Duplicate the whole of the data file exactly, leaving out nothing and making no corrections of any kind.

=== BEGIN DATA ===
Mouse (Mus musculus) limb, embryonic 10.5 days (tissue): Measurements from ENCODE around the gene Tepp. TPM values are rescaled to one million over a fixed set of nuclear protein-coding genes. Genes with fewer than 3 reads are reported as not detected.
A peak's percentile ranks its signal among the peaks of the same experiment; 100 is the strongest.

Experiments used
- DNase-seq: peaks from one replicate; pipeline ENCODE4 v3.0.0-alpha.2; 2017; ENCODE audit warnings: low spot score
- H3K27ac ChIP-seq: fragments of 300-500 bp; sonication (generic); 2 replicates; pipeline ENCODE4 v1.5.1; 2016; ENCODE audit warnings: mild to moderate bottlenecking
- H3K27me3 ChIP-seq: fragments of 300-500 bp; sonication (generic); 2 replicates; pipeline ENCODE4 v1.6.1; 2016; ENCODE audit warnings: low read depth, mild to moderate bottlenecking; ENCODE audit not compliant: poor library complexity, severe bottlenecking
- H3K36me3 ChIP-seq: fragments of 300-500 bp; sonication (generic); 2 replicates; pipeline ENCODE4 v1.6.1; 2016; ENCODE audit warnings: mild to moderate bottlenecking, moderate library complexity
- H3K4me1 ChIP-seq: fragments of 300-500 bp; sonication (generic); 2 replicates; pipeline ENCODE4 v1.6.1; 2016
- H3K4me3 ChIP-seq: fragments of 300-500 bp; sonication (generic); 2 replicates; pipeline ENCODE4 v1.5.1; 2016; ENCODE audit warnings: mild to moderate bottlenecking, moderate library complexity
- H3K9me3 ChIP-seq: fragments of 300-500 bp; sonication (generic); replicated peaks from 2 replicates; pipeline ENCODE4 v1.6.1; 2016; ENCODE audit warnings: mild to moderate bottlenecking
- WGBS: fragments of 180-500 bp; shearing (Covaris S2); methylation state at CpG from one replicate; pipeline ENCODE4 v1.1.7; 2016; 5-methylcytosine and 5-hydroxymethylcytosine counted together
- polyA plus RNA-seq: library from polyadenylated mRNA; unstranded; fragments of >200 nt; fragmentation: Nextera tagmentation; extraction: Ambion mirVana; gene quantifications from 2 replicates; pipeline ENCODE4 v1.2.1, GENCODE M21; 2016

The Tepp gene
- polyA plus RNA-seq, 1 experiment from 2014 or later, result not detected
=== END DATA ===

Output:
Mouse (Mus musculus) limb, embryonic 10.5 days (tissue): Measurements from ENCODE around the gene Tepp. TPM values are rescaled to one million over a fixed set of nuclear protein-coding genes. Genes with fewer than 3 reads are reported as not detected.
A peak's percentile ranks its signal among the peaks of the same experiment; 100 is the strongest.

Experiments used
- DNase-seq: peaks from one replicate; pipeline ENCODE4 v3.0.0-alpha.2; 2017; ENCODE audit warnings: low spot score
- H3K27ac ChIP-seq: fragments of 300-500 bp; sonication (generic); 2 replicates; pipeline ENCODE4 v1.5.1; 2016; ENCODE audit warnings: mild to moderate bottlenecking
- H3K27me3 ChIP-seq: fragments of 300-500 bp; sonication (generic); 2 replicates; pipeline ENCODE4 v1.6.1; 2016; ENCODE audit warnings: low read depth, mild to moderate bottlenecking; ENCODE audit not compliant: poor library complexity, severe bottlenecking
- H3K36me3 ChIP-seq: fragments of 300-500 bp; sonication (generic); 2 replicates; pipeline ENCODE4 v1.6.1; 2016; ENCODE audit warnings: mild to moderate bottlenecking, moderate library complexity
- H3K4me1 ChIP-seq: fragments of 300-500 bp; sonication (generic); 2 replicates; pipeline ENCODE4 v1.6.1; 2016
- H3K4me3 ChIP-seq: fragments of 300-500 bp; sonication (generic); 2 replicates; pipeline ENCODE4 v1.5.1; 2016; ENCODE audit warnings: mild to moderate bottlenecking, moderate library complexity
- H3K9me3 ChIP-seq: fragments of 300-500 bp; sonication (generic); replicated peaks from 2 replicates; pipeline ENCODE4 v1.6.1; 2016; ENCODE audit warnings: mild to moderate bottlenecking
- WGBS: fragments of 180-500 bp; shearing (Covaris S2); methylation state at CpG from one replicate; pipeline ENCODE4 v1.1.7; 2016; 5-methylcytosine and 5-hydroxymethylcytosine counted together
- polyA plus RNA-seq: library from polyadenylated mRNA; unstranded; fragments of >200 nt; fragmentation: Nextera tagmentation; extraction: Ambion mirVana; gene quantifications from 2 replicates; pipeline ENCODE4 v1.2.1, GENCODE M21; 2016

The Tepp gene
- polyA plus RNA-seq, 1 experiment from 2014 or later, result not detected